Naturalist’s Corner – Native American Heritage Month!

Naturalist’s Corner – Native American Heritage Month!

Posted November 27, 2019

Written by Kyla Isakson

Have you ever wondered what it would be like to find your own food and use natural resources to make everyday items? For thousands of years, the Wampanoag people in this region did just that. During the winter months, the Wampanoag people lived further inland to avoid the harsh coastal weather. Here they hunted for geese, ducks, turkeys, deer, bears, and moose. During the summer months, the Wampanoag people would move to coastal areas, like present-day Wareham. They would hunt for rabbits and raccoons, and fish for cod, herring, seals, and even whales. Some of the walking trails that the Wampanoag people used during hunting seasons have been converted into paved roads that we use today.

In traditional hunting practices, in order to prevent waste, all parts of the animal were used to make everyday items. Animal bones and stones were used to make arrowheads, and threaded deerskin was used to make bowstrings for bowhunting. Knives were also made from animal bones and stones. Quahog shells were used to create wampum beads for belts; feathers were used to craft headbands; and deerskins were used to fashion clothing items. The Wampanoag people have respect for all living things, including the spirits of the animals they hunt. Traditionally, they used every part of the animal out of gratitude for what it provided to them. Whether you hunt or observe animals in the wild, take a minute to reflect on your relationship to the environment, and give thanks for all that it provides to the community.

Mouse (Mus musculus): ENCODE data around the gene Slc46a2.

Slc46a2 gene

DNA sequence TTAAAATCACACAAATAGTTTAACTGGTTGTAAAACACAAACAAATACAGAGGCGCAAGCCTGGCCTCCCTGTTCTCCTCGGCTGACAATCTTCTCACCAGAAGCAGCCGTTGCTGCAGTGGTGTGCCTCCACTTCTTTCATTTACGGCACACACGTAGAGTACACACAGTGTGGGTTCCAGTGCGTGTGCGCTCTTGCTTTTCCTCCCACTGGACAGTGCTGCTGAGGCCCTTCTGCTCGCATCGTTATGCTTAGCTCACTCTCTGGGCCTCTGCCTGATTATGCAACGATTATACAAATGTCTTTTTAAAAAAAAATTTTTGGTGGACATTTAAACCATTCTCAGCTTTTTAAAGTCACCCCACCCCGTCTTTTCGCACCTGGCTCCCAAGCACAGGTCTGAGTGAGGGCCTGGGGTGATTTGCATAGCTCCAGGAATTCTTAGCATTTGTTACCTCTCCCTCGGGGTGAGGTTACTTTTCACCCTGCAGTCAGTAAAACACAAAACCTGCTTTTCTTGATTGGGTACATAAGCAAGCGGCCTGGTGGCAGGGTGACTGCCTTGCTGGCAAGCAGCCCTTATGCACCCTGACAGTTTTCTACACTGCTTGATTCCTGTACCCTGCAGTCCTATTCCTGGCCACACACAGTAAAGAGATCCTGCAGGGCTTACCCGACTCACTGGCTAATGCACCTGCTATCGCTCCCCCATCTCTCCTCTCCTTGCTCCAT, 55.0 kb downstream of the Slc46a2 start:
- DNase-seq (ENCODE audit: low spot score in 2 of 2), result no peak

For more information on the Wampanoag people, visit

To learn more about Wareham Land Trust properties that border these waterways, visit our website

(C) Wareham Land Trust ~ provided by New Bedford Internet